A research study on the effects of massage therapy for cancer patients with metastatic bone pain indicates massage therapy can significantly reduce pain, improve mood and increase muscle relaxation.

The study, “Effects of massage on pain, mood status, relaxation and sleep in Taiwanese patients with metastatic bone pain: A randomized clinical trial,” involved 72 cancer patients between the ages of 27 and 81, with a mean age of 50 years. These subjects included 42 women and 30 men who had been diagnosed with cancer and recently admitted to an inpatient oncology unit. Types of cancer included lung, breast, gastrointestinal, genitourinary, head and neck.

More than half of the participants in this study had been admitted to the hospital for palliative care and had a life expectancy of less than six months. Among the 72 subjects, there was a mean number of 4.3 sites of bony metastases, with a mean pain intensity of 6.1 on a scale of zero to 10.

“Bone involvement, one of the most prevalent types of pain, afflicts 34 to 45 percent of cancer patients, resulting in intolerable pain, substantial morbidity and disruptions to quality of life,” state the study’s authors.

The research participants were randomly assigned to receive either three 45-minute sessions of massage or three 45-minute sessions of social attention, via the presence of a caring therapist, which served as the study’s control.

The full-body massage was performed by a registered nurse, and each session followed a standardized protocol of gentle effleurage, light petrissage, compression and very light brushing of the skin.

The social attention sessions involved the presence of a caring therapist, who avoided any direct touch and encouraged each participant to express his or her feelings and concerns about admission into the hospital.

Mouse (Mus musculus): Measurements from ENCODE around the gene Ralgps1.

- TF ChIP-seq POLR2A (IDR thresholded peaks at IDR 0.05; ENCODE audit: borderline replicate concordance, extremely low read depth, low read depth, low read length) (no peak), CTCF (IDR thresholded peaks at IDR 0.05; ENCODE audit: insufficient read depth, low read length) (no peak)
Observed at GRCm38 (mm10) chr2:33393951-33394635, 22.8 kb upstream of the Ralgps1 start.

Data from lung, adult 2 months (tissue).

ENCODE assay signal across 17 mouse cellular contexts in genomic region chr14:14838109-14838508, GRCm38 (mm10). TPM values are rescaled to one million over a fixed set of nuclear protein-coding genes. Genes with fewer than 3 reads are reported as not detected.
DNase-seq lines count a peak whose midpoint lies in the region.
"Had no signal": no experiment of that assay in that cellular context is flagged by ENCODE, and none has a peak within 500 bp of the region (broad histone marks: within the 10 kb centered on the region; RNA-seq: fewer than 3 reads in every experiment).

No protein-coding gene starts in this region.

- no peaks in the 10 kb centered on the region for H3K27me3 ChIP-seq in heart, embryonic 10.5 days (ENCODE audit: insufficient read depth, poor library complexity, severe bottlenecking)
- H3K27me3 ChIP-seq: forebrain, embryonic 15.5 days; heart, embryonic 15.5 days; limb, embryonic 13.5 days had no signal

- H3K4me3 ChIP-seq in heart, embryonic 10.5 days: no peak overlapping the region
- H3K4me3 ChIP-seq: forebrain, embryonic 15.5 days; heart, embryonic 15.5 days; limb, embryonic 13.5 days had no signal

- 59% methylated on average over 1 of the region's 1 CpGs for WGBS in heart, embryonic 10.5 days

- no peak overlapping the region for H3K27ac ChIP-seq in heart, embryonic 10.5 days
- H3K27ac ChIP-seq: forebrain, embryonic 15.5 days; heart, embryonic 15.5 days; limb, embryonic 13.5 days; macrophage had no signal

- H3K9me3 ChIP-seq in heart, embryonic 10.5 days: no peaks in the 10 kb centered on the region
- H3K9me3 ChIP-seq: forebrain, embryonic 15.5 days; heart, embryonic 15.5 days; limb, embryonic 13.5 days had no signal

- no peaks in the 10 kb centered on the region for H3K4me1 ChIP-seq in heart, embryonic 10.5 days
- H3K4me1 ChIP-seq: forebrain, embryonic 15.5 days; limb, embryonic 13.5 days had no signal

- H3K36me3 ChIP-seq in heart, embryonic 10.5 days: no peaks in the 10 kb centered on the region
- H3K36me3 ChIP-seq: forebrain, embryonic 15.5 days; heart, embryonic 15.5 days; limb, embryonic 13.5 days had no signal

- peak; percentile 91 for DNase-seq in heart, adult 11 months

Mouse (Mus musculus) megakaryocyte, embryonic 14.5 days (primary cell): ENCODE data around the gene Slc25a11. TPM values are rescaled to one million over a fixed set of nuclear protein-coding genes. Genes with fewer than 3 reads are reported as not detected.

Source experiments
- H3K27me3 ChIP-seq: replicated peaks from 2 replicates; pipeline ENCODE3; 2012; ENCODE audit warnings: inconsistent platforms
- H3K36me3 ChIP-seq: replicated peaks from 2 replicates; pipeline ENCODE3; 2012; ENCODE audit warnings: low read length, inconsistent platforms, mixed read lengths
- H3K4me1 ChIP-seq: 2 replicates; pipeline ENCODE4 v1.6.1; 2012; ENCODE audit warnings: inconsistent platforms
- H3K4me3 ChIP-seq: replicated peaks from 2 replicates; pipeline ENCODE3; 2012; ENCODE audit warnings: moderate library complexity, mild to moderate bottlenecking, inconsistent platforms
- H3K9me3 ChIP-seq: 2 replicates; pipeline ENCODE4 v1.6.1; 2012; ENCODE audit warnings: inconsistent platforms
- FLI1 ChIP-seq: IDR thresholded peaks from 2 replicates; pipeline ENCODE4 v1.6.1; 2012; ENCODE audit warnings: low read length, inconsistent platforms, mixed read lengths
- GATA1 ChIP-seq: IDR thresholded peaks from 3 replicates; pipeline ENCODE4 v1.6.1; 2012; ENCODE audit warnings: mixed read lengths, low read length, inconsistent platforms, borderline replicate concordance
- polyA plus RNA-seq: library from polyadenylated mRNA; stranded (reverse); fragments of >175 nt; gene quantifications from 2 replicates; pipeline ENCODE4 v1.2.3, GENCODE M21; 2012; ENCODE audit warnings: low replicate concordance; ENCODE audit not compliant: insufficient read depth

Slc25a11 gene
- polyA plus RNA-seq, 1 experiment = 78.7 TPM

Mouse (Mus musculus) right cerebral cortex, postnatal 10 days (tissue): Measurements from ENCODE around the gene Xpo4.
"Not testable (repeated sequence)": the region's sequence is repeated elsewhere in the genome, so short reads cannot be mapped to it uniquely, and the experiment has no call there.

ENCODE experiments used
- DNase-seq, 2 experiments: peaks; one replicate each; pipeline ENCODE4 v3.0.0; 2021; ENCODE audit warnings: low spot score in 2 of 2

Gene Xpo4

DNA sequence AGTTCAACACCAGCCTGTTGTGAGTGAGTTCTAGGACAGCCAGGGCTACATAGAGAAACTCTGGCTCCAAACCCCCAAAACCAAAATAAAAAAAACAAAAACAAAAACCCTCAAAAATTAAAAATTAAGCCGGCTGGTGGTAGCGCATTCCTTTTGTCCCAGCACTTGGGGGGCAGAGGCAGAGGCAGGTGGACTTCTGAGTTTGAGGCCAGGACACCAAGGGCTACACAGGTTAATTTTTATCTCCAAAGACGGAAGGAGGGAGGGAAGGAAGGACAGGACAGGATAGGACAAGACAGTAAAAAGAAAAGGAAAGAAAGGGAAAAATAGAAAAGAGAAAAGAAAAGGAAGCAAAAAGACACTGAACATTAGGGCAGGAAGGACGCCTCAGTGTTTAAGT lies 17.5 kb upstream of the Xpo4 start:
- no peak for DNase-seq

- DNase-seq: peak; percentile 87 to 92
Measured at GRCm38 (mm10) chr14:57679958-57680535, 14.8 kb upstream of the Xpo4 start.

The main outcome measure for this study was present pain intensity, evaluated on a visual analog scale. Secondary measures were mood status, muscle relaxation and sleep quality. Researchers also evaluated subjects’ symptom distress.

Baseline measurements were taken on day one of the study, and the massage therapy or social attention sessions took place on day two, three and four of the study, consecutively. On day five, final measurements were taken.

Results of the research revealed that three sessions of massage therapy significantly reduced pain, improved mood and increased muscle relaxation among cancer patients with metastatic bone pain. Significant improvements were not apparent among subjects in the social attention control group.

“Massage therapy outcomes showed significant improvements in pain, mood and muscle relaxation, and both mood and muscle relaxation measures showed linear (improving) trends over time,” state the study’s authors. “More importantly, the reductions in pain with massage were not only statistically, but also clinically, meaningful, and the benefits of massage therapy on muscle relaxation were sustained for at least 16 to 18 hours post-intervention.”

Authors: Sui-Whi Jane, Shu-Ling Chen, Diana J. Wilkie, Yung-Chang Lin, Shuyuann Wang Foreman, Randal D. Beaton, Jun-Yu Fan, Mei-Ying Lu, Yi-Ya Wang, Yi-Hsin Lin and Mei-Nan Liao.

Sources: Department of Nursing, Chang Gung University of Science and Technology, Taiwan; School of Nursing, Hung Kuang University, Taiwan; College of Nursing, University of Illinois at Chicago; Division of Hematology/Oncology, Department of Internal Medicine, Department of Nursing, Administration Center of Medical Research Department, Chang Gung Memorial Hospital, Taiwan; Biobehavioral Nursing and Health Systems, Psychosocial and Community Health Systems, University of Washington, Seattle. Originally published in PAIN (2011).